Category Archives: LLLT

Low-Level Laser Therapy (LLLT) for Hair Loss

HairMax LaserComb LLLT
Low-Level Laser Therapy with HairMax LaserComb.

Until several years ago, I used to be a skeptic when it comes to low-level laser therapy (LLLT) for hair loss. This is not to say that I felt there was zero logic in using lasers to treat scalp hair loss.

In fact, for years, I have heard of laser body hair removal causing the unwanted and opposite side effect of laser hair growth stimulation in some people. A phenomenon termed as paradoxical hypertrichosis. Affecting 3 percent of hair removal patients per a recent study.

However, I felt that the benefits of LLLT aka photobiomodulation (PBM) on scalp hair are modest at best. Lasers used for body hair removal at clinics are far more powerful and different from those used to treat scalp hair loss. Even less powerful at-home laser hair removal devices are often stronger than those used to treat scalp hair loss.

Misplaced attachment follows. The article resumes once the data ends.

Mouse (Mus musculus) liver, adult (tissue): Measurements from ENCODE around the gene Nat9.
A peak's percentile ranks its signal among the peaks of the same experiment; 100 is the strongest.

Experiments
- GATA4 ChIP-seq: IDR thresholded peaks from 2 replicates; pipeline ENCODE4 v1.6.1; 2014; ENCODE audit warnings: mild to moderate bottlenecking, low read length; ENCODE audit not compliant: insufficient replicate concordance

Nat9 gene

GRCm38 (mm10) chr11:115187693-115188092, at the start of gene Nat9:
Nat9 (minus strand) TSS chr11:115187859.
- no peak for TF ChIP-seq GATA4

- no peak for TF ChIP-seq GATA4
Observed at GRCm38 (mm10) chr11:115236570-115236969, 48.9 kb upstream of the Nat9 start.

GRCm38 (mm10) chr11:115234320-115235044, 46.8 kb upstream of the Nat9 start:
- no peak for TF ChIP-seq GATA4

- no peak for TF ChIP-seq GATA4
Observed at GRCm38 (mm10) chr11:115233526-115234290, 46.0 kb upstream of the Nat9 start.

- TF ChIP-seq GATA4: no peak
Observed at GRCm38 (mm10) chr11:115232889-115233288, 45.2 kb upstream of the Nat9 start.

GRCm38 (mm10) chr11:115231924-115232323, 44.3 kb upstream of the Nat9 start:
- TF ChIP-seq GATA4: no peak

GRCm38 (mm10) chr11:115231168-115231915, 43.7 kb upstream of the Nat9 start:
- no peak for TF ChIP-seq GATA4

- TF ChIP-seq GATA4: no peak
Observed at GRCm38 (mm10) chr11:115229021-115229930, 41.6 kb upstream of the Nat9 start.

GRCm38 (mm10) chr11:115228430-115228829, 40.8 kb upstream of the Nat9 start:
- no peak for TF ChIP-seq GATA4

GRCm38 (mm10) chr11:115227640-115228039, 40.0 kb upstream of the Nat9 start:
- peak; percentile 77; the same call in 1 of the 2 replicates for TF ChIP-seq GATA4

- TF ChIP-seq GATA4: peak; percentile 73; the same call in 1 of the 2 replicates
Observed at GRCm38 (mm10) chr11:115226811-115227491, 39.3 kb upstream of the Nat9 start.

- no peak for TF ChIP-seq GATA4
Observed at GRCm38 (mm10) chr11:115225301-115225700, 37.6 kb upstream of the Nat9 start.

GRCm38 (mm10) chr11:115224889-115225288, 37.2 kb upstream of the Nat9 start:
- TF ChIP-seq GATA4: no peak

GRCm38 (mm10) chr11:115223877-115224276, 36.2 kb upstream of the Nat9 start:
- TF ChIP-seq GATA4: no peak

Updated: April 13, 2022

New Studies on LLLT for Hair Loss

Since I first wrote this post, a number of new studies in support of low-level laser light therapy for hair growth have been published.

  • An April 2022 study from China finds that low-level laser treatment promotes skin wound healing in mice by activating hair follicle stem cells. I always think of LLLT and wounding as somewhat overlapping in concept.
  • A December 2021 study from China found hair growth promoting effects from 650 nm red light stimulation.